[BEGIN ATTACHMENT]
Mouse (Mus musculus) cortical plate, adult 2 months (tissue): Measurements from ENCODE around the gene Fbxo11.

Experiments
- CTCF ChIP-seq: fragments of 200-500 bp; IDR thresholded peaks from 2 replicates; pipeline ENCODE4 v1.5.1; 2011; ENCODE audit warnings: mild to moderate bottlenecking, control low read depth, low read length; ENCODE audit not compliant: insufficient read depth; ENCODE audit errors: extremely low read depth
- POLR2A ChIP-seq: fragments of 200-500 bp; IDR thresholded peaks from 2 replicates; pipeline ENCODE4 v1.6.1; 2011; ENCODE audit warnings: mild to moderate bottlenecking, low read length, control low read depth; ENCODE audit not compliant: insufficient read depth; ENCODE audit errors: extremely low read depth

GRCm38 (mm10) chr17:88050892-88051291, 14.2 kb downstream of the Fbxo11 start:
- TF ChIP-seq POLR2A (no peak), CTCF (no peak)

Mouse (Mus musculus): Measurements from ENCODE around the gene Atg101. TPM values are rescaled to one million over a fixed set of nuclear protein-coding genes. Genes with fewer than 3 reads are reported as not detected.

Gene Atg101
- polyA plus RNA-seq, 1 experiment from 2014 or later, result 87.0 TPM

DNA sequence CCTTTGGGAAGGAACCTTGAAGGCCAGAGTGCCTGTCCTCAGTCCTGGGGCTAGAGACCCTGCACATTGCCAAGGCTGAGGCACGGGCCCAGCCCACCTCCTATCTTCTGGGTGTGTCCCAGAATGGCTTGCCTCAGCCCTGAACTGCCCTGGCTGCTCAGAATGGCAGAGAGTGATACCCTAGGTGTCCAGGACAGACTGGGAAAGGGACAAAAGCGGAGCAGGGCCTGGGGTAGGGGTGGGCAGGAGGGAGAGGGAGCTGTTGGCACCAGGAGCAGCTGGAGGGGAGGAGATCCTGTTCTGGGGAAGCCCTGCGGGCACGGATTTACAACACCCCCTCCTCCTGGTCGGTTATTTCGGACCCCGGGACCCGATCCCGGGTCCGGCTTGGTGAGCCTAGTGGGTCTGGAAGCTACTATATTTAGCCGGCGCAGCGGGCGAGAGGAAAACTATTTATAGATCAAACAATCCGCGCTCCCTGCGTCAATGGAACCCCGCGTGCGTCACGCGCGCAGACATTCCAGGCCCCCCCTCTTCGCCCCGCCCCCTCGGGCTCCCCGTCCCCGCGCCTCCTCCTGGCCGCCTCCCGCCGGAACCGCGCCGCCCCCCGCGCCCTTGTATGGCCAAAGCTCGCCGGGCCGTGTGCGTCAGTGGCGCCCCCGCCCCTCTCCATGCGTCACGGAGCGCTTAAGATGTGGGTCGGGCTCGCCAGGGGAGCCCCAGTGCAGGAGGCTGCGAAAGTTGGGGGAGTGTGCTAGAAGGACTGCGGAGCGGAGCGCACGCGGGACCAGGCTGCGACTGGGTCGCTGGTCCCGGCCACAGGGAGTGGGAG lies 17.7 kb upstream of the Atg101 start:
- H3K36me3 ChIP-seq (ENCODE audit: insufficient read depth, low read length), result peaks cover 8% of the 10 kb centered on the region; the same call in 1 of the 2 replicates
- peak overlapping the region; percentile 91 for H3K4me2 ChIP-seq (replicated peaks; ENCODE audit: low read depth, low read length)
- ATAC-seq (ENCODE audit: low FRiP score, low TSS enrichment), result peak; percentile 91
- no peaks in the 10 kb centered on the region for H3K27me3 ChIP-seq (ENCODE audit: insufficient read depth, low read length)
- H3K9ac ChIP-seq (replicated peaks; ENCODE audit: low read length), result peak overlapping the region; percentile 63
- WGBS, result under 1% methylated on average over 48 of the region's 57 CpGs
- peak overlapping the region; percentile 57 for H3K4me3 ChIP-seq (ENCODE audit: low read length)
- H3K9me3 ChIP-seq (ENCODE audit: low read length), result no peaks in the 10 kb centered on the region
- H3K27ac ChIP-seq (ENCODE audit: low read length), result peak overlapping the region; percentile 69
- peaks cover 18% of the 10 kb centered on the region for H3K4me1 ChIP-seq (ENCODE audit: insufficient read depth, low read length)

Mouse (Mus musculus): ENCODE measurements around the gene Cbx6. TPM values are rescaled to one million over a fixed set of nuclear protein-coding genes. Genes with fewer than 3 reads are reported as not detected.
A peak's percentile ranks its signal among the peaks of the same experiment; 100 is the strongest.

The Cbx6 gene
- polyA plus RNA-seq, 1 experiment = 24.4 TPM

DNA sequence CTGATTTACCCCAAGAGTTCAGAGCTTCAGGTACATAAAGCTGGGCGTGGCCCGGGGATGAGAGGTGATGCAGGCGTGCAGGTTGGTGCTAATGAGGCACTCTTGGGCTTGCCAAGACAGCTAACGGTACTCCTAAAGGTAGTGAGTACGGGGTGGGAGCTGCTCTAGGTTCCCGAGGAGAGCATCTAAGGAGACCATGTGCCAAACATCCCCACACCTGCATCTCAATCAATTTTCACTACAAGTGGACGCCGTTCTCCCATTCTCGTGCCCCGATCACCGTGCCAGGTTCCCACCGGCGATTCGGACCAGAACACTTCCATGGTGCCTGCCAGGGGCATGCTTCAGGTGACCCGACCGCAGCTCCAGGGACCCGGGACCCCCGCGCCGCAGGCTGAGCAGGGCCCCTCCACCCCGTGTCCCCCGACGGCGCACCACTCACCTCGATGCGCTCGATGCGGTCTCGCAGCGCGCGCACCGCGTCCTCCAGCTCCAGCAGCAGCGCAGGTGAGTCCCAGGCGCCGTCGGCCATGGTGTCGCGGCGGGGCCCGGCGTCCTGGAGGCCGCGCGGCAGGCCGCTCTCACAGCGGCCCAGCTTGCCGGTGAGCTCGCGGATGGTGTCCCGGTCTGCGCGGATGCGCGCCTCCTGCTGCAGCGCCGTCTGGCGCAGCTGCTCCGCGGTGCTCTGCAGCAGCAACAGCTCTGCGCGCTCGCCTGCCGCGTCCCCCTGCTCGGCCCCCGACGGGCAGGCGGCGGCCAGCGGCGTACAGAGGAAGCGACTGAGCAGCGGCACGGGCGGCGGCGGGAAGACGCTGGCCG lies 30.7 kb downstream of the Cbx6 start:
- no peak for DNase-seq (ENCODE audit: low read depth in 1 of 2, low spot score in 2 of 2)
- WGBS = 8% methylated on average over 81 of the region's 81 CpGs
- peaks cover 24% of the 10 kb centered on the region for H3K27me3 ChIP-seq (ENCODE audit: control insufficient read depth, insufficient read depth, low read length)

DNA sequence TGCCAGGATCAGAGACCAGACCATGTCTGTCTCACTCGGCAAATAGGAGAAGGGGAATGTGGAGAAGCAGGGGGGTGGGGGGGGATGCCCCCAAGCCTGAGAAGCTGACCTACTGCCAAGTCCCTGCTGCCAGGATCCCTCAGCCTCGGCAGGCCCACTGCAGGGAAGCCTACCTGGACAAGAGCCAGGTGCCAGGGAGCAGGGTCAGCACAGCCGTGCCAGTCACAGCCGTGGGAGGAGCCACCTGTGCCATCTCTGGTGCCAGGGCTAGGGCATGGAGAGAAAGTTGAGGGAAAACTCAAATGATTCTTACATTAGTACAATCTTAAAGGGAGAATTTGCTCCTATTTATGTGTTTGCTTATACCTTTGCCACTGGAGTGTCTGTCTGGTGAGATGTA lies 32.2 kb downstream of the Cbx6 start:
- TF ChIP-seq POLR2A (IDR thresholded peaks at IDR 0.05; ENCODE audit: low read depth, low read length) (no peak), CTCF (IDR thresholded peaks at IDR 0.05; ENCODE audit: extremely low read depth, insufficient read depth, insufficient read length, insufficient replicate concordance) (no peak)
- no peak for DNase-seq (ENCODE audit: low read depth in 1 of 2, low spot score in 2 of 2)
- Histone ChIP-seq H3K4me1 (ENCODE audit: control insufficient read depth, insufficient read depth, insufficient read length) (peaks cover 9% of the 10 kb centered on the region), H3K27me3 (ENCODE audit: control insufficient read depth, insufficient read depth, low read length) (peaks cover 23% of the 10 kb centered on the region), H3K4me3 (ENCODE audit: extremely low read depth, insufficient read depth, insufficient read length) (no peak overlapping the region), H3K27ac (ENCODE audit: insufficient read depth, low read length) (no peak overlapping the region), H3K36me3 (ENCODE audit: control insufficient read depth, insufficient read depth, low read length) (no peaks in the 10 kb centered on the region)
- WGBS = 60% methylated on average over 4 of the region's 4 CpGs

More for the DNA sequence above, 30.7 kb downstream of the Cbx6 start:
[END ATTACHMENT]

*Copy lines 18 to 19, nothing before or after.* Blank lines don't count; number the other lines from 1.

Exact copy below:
- H3K9me3 ChIP-seq (ENCODE audit: low read length), result no peaks in the 10 kb centered on the region
- H3K27ac ChIP-seq (ENCODE audit: low read length), result peak overlapping the region; percentile 69